Assistive Technological AdvancesFOR STUDENTS WITH
Introduction In 1968, the World Federation of Neurologists defined dyslexia as a disorder in children, who, despite conventional classroom experience, fail to attain the language skills of reading, writing, and spelling commensurate with their intellectual abilities.
Simply put it is a learning disability that can hinder a persons ability to read, write, spell, and sometimes speak. Presently, dyslexia is the most common learning disability in children and persists throughout life. Its severity can vary from mild to severe.
Trauma dyslexia usually occurs after some form of brain trauma or injury to the area of the brain that controls reading and writing.Types of Dyslexia Primary dyslexia is a dysfunction of, rather than damage to, the left side of the brain and is genetic, occurring more frequently in boys There are several than girls. types of dyslexia that Secondary or developmental dyslexia is can affect the childs felt to be caused by hormonal factors during ability to spell as well the early stages of foetal development and as read. diminishes with time. Auditory dyslexia causes difficulty with sounds of letters or groups of letters. The sounds are perceived as jumbled or not heard correctly. Visual dyslexia is characterized by number and letter reversals and the inability to write symbols in the correct sequence. Dyslexic Dysgraphia refers to the childs difficulty holding and controlling a pencil so that the correct markings can be made on the paper.
Help! When pupils with these problems are encountered in the classroom (whether special education or inclusion), frustration may be experienced by but the teacher and pupil at some point in the instructional process. Modern technologies can assist in making the process of educating the dyslexic learner, a bit easier.
Assistive Technologies We have found that many such advances exists, however we would just look at a few of them.
Spell Checkers for Dyslexic Persons Spell checkers for dyslexic persons can provide suggestions to misspelled words based on the context of its sentence or the words nearest to it. This type of spell checker can therefore correct a word although it may have been spelled very differently from the actual intended word. A text to speech feature also lets the user hear what is written in the document. This lets the user make further corrections on the text.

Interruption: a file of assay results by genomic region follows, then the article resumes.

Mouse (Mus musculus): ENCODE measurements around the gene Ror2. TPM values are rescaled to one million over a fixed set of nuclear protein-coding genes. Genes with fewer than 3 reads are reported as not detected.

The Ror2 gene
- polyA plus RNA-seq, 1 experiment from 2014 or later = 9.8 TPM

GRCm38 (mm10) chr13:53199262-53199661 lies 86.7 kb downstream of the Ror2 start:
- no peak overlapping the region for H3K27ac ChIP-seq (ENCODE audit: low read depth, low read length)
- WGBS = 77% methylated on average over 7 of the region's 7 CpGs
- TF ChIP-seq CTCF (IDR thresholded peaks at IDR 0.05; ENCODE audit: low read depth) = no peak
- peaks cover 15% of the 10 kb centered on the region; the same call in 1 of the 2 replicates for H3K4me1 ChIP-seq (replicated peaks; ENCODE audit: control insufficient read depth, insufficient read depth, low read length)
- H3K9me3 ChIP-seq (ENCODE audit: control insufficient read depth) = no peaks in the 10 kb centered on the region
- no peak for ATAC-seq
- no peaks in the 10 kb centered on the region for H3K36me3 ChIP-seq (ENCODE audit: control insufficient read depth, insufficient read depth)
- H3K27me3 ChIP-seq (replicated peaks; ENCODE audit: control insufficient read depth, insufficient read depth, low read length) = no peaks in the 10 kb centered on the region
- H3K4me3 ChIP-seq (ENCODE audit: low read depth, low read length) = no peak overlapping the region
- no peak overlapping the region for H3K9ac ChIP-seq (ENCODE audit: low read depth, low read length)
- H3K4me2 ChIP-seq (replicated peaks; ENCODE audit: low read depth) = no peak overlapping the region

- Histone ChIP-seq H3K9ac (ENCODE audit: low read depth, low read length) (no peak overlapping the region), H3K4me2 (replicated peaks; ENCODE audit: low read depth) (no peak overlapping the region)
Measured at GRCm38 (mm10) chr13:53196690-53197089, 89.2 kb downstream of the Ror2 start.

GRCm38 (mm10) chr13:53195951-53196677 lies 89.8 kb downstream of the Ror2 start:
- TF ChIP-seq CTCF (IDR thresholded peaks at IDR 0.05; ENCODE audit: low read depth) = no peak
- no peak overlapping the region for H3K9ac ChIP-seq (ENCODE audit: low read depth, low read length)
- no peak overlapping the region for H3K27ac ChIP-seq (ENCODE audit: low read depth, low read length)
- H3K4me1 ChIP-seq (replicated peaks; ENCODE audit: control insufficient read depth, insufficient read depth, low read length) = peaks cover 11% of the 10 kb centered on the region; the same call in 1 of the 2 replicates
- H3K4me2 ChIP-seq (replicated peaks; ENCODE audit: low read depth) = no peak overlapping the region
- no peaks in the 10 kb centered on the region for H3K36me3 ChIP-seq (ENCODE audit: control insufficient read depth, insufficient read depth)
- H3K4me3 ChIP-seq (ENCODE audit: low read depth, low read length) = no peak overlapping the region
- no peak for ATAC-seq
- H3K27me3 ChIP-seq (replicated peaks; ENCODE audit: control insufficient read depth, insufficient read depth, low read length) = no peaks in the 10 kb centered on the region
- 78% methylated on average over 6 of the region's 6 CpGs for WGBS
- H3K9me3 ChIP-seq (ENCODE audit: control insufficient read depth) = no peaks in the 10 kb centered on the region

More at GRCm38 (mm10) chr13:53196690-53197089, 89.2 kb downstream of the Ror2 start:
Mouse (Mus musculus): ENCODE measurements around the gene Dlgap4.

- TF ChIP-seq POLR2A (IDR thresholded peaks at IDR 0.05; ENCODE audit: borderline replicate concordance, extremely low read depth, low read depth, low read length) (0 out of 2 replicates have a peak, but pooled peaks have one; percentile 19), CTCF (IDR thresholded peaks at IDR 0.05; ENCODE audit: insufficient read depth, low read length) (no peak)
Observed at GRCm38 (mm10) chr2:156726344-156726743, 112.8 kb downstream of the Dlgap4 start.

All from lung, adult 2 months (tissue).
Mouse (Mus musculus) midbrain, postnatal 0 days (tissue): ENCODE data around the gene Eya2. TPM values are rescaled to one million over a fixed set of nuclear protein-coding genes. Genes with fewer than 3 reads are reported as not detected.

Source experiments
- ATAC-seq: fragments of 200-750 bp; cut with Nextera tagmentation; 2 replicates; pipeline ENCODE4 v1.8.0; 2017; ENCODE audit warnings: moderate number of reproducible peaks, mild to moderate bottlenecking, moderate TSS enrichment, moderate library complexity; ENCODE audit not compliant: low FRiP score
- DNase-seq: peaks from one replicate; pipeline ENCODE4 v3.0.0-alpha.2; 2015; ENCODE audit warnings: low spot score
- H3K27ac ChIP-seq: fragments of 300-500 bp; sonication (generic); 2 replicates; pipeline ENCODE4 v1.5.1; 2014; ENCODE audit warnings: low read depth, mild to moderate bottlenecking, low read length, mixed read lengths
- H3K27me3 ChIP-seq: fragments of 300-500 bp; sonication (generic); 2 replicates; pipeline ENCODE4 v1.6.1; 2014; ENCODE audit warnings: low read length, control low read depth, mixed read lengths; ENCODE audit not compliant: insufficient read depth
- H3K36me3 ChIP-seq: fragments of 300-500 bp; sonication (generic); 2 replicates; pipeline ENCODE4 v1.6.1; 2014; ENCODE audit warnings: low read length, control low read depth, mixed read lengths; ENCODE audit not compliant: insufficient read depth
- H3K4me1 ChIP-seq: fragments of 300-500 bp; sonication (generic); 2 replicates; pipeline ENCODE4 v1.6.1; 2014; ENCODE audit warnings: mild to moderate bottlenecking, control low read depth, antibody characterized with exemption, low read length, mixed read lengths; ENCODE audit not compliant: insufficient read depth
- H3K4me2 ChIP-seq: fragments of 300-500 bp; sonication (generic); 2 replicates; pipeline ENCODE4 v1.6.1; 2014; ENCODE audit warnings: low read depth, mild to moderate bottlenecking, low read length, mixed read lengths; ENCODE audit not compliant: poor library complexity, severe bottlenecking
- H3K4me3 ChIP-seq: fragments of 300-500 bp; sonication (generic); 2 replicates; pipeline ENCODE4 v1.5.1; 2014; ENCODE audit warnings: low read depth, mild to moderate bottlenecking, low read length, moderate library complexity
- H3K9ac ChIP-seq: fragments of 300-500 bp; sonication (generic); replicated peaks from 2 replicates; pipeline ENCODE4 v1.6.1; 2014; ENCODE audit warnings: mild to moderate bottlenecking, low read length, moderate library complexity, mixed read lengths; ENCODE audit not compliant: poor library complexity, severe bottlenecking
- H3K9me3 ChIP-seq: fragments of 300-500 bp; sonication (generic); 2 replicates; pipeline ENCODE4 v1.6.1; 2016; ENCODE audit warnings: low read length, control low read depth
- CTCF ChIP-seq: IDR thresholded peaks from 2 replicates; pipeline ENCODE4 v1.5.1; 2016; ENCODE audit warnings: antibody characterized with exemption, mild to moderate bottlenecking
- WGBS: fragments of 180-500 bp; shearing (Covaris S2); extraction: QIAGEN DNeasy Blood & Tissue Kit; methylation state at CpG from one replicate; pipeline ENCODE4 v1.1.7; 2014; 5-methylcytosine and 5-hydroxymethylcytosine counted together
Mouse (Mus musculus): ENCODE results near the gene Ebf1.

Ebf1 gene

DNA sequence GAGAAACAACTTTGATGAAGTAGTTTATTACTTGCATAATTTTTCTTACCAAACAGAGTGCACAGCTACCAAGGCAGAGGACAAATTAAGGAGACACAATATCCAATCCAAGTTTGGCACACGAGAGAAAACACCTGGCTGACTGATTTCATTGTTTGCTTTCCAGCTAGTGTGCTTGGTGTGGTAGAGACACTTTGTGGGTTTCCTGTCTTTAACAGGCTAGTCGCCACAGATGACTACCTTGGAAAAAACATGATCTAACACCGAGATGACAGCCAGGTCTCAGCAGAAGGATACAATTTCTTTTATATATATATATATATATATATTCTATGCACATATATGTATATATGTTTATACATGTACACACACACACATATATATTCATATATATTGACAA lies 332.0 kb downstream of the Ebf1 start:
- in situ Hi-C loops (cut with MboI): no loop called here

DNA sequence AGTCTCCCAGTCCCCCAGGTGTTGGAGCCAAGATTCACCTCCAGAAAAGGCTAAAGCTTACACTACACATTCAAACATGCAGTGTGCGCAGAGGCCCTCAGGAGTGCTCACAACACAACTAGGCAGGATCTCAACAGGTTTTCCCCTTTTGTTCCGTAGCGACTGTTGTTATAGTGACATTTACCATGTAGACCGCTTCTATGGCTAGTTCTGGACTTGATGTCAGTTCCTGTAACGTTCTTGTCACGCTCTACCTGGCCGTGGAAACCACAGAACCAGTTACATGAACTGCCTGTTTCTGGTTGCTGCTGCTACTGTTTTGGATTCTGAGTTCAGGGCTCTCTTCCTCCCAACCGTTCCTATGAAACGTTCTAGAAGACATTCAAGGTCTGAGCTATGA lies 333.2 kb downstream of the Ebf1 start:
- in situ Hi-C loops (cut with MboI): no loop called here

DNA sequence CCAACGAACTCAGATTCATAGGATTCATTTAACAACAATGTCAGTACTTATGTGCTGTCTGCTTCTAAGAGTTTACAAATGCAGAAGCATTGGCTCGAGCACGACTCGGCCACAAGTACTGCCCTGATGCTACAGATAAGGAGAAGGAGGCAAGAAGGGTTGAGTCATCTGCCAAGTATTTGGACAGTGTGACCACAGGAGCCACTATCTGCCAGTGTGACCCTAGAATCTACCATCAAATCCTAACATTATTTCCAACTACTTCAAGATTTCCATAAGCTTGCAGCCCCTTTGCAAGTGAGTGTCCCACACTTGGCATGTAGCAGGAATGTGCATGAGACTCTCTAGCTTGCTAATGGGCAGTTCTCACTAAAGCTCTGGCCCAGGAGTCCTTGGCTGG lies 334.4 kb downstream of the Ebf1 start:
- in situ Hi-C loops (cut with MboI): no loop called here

Practical ways on how teachers can utilize the Spell Checkers for Dyslexic Persons This can be used in the classroom by the dyslexic student/s by helping them to spell words they cannot spell. For example if they are given an assignment to do on animals they can type in what they think the word is and get the correct spelling of the word.
Scanning Pens These are portable devices which dyslexic people can use to listen to text instead of reading it. The user points the scanning pen on a particular printed word and the pen’s speech synthesizer then speaks that word. Scanning pens can also scan a line of text and read it aloud. Some of these devices have built- in dictionaries that can speak the definition of a scanned word. Through this device, dyslexic users can understand printed text regardless of where they are.
Practical ways on how teachers can utilize the Scanning Pens These can be used in the classroom by the students to help with their reading. For instance when they are doing Language Arts as in Comprehension, this will help them read the passage and the questions and will further help them to answer the questions.
Wizcom Readingpen The pen includes digital dictionary, thesaurus, functions and can: Read whole words and phrases; Spell words; Give readers the definition of words; Provide synonyms for words;This assistive technology device for anddyslexia is a good resource to help With practice, most studentschildren and adults access reading with learning disabilities will bematerials they might not otherwise able to use the Readingpen withbe able to read. some practice and littleThe Readingpen scans text and assistance. This device isconverts it into voice output. With recommended for students withpractice, this assistive technology severe cognitive delays anddevice works very well. significant fine motor weaknesses.